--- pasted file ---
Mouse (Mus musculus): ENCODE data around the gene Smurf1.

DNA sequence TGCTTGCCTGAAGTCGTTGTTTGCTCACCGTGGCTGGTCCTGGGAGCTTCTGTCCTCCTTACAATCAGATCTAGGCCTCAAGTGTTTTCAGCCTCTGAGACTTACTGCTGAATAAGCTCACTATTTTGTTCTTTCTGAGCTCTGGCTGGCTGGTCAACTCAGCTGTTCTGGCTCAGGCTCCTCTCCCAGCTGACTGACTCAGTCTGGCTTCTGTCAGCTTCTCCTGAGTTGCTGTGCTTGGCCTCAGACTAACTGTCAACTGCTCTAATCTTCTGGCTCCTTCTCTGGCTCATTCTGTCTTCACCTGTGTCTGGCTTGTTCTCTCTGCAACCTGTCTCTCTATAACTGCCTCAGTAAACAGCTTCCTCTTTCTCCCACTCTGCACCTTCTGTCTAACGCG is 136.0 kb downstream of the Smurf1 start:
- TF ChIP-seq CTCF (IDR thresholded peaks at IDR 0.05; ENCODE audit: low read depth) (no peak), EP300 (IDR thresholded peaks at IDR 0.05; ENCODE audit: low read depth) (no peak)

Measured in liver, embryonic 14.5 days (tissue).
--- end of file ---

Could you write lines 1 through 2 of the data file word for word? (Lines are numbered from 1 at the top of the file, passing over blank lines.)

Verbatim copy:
Mouse (Mus musculus): ENCODE data around the gene Smurf1.

DNA sequence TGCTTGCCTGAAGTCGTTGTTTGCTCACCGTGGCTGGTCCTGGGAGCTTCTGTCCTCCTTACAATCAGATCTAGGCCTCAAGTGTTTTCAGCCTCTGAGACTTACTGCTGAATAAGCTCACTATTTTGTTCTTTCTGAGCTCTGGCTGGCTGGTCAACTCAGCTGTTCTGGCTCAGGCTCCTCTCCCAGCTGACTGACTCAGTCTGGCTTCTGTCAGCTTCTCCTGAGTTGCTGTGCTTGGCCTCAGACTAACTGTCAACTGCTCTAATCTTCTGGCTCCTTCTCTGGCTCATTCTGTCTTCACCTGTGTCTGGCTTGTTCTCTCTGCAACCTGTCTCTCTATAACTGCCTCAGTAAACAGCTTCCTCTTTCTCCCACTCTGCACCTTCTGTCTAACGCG is 136.0 kb downstream of the Smurf1 start: